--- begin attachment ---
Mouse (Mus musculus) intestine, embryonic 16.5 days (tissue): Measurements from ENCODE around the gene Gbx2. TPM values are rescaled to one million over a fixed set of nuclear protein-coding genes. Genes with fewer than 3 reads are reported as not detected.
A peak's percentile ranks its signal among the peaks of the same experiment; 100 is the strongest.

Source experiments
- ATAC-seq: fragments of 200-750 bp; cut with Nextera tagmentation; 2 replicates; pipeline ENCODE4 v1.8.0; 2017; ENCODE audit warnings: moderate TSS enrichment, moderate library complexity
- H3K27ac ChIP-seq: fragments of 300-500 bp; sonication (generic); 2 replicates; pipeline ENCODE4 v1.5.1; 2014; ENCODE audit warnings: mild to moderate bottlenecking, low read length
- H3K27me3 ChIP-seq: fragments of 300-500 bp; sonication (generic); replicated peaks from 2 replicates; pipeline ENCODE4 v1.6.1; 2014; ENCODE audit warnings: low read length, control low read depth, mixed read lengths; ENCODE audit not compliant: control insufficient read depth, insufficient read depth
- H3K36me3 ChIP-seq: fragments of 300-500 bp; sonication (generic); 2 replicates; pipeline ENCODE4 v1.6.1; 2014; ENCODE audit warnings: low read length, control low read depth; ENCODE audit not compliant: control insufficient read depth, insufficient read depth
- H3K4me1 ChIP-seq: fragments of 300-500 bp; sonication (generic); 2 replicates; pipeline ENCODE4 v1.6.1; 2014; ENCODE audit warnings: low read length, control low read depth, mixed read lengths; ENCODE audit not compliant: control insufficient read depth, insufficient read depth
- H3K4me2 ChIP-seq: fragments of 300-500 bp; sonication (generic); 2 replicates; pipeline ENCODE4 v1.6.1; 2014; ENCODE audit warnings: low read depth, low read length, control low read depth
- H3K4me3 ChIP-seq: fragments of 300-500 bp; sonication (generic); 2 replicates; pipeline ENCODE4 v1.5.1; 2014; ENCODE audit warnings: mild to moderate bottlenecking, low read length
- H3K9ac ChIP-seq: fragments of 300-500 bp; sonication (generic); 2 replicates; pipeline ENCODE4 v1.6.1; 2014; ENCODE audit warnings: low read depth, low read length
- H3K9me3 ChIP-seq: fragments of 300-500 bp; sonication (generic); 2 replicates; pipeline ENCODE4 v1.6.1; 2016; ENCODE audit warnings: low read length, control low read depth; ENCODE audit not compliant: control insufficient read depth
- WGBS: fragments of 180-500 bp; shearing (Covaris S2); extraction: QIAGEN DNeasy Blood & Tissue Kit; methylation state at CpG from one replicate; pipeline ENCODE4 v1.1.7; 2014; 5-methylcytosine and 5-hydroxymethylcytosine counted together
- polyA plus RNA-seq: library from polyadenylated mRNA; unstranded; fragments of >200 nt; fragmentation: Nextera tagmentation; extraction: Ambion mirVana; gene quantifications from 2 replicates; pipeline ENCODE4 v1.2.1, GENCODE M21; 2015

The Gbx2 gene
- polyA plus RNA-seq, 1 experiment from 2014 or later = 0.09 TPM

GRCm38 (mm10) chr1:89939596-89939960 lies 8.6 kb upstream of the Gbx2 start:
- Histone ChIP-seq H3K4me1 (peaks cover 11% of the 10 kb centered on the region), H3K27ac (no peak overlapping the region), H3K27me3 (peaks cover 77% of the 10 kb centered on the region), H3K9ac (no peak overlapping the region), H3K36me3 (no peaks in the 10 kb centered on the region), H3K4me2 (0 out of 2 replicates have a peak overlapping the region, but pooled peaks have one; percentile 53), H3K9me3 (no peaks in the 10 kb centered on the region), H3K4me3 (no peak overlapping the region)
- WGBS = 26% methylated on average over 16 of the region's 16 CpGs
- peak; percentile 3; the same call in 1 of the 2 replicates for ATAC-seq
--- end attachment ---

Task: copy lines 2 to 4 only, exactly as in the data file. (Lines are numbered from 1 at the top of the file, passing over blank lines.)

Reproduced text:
A peak's percentile ranks its signal among the peaks of the same experiment; 100 is the strongest.

Source experiments
- ATAC-seq: fragments of 200-750 bp; cut with Nextera tagmentation; 2 replicates; pipeline ENCODE4 v1.8.0; 2017; ENCODE audit warnings: moderate TSS enrichment, moderate library complexity